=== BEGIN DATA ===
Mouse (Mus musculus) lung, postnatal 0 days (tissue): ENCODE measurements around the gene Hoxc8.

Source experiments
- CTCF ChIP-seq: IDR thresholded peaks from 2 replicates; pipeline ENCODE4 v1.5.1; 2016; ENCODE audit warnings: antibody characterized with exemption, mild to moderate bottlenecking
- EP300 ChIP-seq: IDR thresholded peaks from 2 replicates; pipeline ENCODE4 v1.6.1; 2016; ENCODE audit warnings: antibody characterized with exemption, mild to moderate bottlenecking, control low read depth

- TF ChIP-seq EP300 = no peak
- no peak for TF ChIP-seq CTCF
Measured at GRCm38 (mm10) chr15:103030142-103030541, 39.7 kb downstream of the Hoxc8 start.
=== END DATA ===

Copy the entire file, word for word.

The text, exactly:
Mouse (Mus musculus) lung, postnatal 0 days (tissue): ENCODE measurements around the gene Hoxc8.

Source experiments
- CTCF ChIP-seq: IDR thresholded peaks from 2 replicates; pipeline ENCODE4 v1.5.1; 2016; ENCODE audit warnings: antibody characterized with exemption, mild to moderate bottlenecking
- EP300 ChIP-seq: IDR thresholded peaks from 2 replicates; pipeline ENCODE4 v1.6.1; 2016; ENCODE audit warnings: antibody characterized with exemption, mild to moderate bottlenecking, control low read depth

- TF ChIP-seq EP300 = no peak
- no peak for TF ChIP-seq CTCF
Measured at GRCm38 (mm10) chr15:103030142-103030541, 39.7 kb downstream of the Hoxc8 start.